President Obama’s free trade blitz is advancing, once again, in the Senate.
A day after Democrats in the chamber united to deny handing him the fast-track negotiating authority he wants to finish a massive Pacific Rim deal, Senate leaders on Wednesday afternoon announced an agreement to move forward on it.
Under the plan, Democrats will get votes on a measure cracking down on currency manipulation and beefing up trade enforcement, and another addressing African trade. But they will not be considered as part of the broader trade package. Democratic demands that the measures be joined together precipitated the meltdown on Tuesday.
The breakthrough, while significant, hardly clears the decks for Obama’s trade agenda, which the administration is pursuing as an economic capstone on his second term. The new framework sets up a debate on Senate passage of the fast-track bill next week. But that timing could slip because the chamber will also be dealing with extending a highway fund and a surveillance law before adjourning for a week-long Memorial Day recess.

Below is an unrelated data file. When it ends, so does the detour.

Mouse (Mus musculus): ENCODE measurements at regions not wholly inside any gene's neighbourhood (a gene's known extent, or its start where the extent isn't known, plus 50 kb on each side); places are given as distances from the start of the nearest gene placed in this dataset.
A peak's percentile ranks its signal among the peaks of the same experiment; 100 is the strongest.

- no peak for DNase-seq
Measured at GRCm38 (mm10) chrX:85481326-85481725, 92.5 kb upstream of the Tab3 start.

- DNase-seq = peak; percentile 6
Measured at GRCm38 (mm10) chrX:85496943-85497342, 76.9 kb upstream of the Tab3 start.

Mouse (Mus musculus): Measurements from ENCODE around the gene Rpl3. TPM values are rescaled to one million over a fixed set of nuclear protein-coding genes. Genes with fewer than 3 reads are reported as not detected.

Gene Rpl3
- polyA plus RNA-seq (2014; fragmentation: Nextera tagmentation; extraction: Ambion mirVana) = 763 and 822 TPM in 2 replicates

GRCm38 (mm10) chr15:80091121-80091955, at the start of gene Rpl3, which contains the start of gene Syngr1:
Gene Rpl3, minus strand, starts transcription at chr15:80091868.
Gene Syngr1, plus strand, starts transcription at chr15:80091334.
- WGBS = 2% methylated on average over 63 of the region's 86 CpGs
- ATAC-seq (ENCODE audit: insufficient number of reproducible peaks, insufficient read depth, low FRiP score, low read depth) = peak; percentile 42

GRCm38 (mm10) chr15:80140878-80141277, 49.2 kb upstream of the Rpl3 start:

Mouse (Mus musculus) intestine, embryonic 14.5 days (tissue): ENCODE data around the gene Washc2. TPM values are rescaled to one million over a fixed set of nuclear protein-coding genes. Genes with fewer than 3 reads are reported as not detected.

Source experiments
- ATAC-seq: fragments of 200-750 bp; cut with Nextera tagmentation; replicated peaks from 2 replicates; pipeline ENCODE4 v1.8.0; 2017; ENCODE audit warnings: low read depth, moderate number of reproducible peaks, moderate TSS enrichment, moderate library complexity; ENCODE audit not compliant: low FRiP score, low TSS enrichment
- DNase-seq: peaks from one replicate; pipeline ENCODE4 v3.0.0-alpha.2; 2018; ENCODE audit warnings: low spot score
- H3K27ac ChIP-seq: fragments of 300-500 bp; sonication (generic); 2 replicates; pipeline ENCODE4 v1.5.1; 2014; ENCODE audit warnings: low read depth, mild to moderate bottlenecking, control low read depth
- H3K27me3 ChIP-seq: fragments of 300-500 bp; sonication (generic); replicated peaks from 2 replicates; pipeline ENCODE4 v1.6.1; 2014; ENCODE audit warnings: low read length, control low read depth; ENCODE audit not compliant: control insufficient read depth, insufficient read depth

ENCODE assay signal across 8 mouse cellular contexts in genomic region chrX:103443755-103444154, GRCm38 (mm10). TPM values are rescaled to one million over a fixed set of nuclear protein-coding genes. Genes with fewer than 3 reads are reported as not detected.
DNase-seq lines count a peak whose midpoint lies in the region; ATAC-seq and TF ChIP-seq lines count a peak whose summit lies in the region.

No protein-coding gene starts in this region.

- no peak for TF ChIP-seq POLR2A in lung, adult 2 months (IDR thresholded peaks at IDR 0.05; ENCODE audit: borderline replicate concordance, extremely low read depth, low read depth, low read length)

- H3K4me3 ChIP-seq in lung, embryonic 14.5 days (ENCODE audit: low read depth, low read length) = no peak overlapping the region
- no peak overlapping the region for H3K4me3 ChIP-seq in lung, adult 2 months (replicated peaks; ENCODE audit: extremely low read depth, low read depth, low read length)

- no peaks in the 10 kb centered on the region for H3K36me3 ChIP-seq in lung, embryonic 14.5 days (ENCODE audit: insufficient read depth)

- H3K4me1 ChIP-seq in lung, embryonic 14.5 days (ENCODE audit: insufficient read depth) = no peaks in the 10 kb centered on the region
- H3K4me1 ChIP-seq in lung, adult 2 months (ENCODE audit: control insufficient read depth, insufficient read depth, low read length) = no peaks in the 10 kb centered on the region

Anti-trade forces have worked to slow Senate progress in hope that the debate slips into June, to give the labor and environmental groups more time to rally opposition. And the Senate, a body that’s generally favorable to trade deals, never presented Obama’s stiffest challenge. That will come in the House, where enough conservative Republicans are expected to balk at handing Obama extra authority that Democrats will need to supply the winning margin — a hodgepodge coalition that’s yet to materialize.
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